How suppliers of everyday devices make you vulnerable to cyber attack – and what to do about it
Richard Matthews, University of Adelaide and Nick Falkner, University of Adelaide
If you run a business, you’re probably concerned about IT security. Maybe you invest in antivirus software, firewalls and regular system updates.
Unfortunately, these measures might not protect you from malicious attacks that enter your systems through everyday devices.
On the evening of Friday the 24th of October 2008 Richard C. Schaeffer Jr, the NSA’s top computer systems protection officer was in a briefing with US President George W. Bush when an aide passed him a note. The note was brief and to the point. They had been hacked.
How did it happen? The culprit was a simple USB.
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USB supply chain attacks
The attack was unexpected because classified military systems are not connected to outside networks. The source was isolated to a worm loaded onto a USB key that had been carefully set up and left in large numbers to be purchased from a local internet kiosk.
This is an example of a supply chain attack, which focuses on the least secure elements in an organisation’s supply chain.
The US military immediately moved to ban USB drives in the field. Some years later, the US would use the same tactic to breach and disrupt Iran’s nuclear weapons program in an attack that has now been dubbed Stuxnet.
The lesson is clear: if you are plugging USB drives into your systems, you need to be very sure where they came from and what’s on them.
If a supplier can get a secret payload onto a USB stick, then there is no safe period in which a USB is a good choice. For example, you can currently buy a USB stick that is secretly a small computer, and it will, on insertion, open up a window on your machine and play the Death Star march.
This is just one kind of supply chain attack. What are the other kinds?
Network supply chain attacks
Computer users have an increasing tendency to store all their information on a network, concentrating their assets in one place. In this scenario, if one computer is compromised then the entire system is open to an attacker.
Consider a conference phone used in your organisation. Suppose this network-enabled phone had a built in fault that would allow attackers to listen in on any conversations in the vicinity. This was the reality in 2012 when more than 16 versions of Cisco’s popular IP phone were affected. Cisco released a patch for their phones, which could be installed by most companies’ IT security departments.
In 2017, a similar issue arose when a brand of hospital grade dishwasher was affected by a built-in insecure web server. In the case of a hospital, there is a great deal of private data and specialist equipment that could be compromised by such a vulnerability. While a patch was eventually released, it required a specialised service technician to upload it.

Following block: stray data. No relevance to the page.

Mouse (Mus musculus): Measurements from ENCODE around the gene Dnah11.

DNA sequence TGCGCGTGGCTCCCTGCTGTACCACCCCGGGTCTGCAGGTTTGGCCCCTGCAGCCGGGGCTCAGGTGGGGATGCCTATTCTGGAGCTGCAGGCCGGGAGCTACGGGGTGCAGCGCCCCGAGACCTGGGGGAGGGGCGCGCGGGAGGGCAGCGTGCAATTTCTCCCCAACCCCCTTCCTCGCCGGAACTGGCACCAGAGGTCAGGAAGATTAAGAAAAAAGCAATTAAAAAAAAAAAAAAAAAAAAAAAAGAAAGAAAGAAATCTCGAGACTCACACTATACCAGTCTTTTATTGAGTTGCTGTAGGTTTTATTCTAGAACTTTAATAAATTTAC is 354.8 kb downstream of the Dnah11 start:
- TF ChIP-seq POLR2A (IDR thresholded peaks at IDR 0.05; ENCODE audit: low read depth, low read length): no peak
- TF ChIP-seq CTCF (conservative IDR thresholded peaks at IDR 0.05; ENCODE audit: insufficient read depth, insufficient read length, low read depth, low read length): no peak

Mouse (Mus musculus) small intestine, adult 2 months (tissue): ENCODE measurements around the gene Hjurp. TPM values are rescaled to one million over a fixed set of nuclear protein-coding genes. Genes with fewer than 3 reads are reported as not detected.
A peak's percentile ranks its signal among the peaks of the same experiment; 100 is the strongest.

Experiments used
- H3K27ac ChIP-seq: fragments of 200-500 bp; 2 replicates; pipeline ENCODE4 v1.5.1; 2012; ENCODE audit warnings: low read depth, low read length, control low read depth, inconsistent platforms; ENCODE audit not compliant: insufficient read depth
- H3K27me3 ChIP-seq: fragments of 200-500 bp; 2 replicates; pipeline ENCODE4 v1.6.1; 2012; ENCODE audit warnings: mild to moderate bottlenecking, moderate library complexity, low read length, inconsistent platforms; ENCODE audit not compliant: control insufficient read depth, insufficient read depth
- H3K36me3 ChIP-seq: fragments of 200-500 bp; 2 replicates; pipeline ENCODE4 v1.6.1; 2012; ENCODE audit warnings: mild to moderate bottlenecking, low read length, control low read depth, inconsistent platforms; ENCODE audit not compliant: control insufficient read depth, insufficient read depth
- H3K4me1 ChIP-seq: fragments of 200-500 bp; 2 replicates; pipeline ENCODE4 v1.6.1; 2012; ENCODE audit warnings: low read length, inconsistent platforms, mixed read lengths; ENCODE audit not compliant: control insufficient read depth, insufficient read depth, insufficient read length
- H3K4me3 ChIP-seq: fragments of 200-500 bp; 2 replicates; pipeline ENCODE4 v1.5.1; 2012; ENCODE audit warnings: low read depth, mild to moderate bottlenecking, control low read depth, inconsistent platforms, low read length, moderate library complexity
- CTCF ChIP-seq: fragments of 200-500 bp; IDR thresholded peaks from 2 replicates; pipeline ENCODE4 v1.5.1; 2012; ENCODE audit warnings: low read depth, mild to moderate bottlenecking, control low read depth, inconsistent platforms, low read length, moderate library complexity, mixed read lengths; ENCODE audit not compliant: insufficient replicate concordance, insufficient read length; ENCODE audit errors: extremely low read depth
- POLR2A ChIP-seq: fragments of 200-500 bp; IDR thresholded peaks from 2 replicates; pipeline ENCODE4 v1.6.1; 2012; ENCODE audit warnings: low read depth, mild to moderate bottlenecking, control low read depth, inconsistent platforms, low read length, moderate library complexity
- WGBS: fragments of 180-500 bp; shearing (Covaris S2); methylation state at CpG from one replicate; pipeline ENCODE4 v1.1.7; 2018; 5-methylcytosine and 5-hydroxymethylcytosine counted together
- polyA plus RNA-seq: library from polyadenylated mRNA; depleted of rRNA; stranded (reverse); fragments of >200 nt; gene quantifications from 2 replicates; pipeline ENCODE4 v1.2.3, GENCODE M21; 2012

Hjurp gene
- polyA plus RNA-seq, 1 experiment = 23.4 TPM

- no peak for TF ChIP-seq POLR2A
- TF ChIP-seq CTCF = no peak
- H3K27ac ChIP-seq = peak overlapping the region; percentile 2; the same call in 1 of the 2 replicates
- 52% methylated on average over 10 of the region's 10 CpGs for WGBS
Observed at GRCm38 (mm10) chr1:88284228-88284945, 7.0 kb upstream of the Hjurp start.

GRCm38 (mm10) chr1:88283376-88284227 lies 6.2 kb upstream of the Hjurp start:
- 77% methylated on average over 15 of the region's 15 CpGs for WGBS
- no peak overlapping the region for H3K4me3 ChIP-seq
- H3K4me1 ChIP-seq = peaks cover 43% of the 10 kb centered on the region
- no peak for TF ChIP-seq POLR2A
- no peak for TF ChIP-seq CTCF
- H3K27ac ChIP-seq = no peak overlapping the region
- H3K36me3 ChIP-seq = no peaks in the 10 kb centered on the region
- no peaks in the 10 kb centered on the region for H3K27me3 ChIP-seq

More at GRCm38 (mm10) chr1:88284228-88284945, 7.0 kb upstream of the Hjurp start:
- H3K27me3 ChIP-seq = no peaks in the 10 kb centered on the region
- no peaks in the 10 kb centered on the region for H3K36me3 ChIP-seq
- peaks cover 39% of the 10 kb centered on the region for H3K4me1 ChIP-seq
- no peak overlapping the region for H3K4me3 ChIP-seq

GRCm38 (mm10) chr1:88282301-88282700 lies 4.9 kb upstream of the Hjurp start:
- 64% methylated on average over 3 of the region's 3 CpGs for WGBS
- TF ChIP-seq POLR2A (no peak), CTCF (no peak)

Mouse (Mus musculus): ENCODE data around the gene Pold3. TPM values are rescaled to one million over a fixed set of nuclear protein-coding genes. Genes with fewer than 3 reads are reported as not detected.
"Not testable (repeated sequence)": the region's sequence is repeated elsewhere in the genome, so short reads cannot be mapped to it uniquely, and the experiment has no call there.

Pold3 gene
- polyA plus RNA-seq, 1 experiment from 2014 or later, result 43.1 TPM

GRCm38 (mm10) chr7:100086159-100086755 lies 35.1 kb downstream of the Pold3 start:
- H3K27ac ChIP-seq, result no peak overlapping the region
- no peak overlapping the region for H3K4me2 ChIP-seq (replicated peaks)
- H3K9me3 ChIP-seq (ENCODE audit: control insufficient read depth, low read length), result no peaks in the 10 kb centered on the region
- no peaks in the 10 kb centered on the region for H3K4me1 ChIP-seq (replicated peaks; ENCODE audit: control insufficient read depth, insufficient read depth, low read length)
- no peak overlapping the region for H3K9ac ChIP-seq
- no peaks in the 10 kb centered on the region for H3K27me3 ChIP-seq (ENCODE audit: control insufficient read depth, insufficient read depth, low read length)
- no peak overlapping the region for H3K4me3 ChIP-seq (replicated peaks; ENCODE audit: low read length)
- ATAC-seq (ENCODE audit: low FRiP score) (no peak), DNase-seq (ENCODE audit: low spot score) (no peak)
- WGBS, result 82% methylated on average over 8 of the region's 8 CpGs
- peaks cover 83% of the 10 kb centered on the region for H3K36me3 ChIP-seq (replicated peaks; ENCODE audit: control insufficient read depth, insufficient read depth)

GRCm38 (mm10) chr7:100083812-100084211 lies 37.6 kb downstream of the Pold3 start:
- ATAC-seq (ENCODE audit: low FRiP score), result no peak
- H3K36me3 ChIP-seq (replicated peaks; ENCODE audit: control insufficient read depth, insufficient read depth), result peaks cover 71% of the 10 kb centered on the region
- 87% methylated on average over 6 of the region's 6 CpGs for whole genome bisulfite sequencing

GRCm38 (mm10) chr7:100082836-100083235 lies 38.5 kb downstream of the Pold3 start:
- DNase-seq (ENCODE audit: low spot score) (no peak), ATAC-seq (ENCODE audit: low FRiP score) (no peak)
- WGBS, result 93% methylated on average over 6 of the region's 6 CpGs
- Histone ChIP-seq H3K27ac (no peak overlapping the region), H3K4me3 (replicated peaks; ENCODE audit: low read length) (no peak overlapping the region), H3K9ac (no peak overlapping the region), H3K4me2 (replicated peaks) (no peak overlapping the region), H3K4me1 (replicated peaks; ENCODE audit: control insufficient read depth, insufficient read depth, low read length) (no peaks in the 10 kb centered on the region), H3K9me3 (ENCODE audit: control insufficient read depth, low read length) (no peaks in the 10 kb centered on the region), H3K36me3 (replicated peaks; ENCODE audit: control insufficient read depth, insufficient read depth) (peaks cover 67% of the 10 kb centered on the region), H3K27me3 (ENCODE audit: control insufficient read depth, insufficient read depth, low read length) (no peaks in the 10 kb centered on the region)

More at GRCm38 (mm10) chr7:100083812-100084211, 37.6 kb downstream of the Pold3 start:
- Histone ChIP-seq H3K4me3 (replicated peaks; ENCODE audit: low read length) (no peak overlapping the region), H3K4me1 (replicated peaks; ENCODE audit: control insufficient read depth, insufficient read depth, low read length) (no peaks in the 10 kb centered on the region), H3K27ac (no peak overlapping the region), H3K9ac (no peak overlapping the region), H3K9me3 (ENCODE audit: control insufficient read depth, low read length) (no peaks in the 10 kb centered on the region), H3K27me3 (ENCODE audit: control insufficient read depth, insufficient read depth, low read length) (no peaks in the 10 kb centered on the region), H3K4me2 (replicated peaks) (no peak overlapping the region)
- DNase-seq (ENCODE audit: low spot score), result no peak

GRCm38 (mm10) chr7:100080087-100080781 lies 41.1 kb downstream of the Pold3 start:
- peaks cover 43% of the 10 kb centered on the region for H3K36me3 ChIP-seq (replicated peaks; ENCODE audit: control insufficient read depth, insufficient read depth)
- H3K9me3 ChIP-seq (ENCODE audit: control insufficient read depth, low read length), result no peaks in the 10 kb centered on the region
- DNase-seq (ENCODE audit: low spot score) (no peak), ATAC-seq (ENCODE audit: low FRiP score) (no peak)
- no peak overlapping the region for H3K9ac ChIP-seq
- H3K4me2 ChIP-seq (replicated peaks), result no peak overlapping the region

Guarding against the possible Spectre in every machine
Supply chain attacks have recently been implicated in the disastrous failure rate of the North Korean missile program. David Kennedy, in a video for The Insider, discusses how the US has previously disrupted nuclear programs using cyber. If they still possess this capability, it’s possible they would wish to keep it covert. Should this be the case, it’s conceivable one of the numerous North Korean failures could have been a test of such a cyber weapon.
Five ways companies can protect themselves
To protect yourself against all of this you need to set up basic cyber hygiene processes that can help keep your business free from infection.
Purchase and install good anti-virus software and run it in protective mode, where it scans everything on your machine. Yes, even Macs get viruses
monitor who is on your network, avoid using untrusted devices such as USBs and have your administrators block autorun as a system-wide policy
segregate your networks. Have critical plant infrastructure? Don’t have it on the same network as your day to day, public-facing or guest access networks
update regularly. Don’t worry about the latest and greatest issues, patch the known vulnerabilities in your systems – especially that one from 1980
pay for your software and labour. If you’re not paying for the product, then someone is paying for you as the product.
Cyber awareness is crucial
Finally, you can maximise cyber resilience by training everyone in your organisation to learn new skills. But it’s vital to test whether your training is working. Use actual exercises – in conjunction with security professionals – to examine your organisation, practice those skills, and work out where you need to make improvements.
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The price of any connection to the internet is that it’s vulnerable to attack. But as we’ve shown, not even standalone systems are safe. Deliberate practice and thoughtful approaches to security can increase the protection of your business or workplace.
Richard Matthews, PhD Candidate, University of Adelaide and Nick Falkner, Associate Professor and Director of the Australian Smart Cities Consortium, University of Adelaide
This article was originally published on The Conversation. Read the original article.
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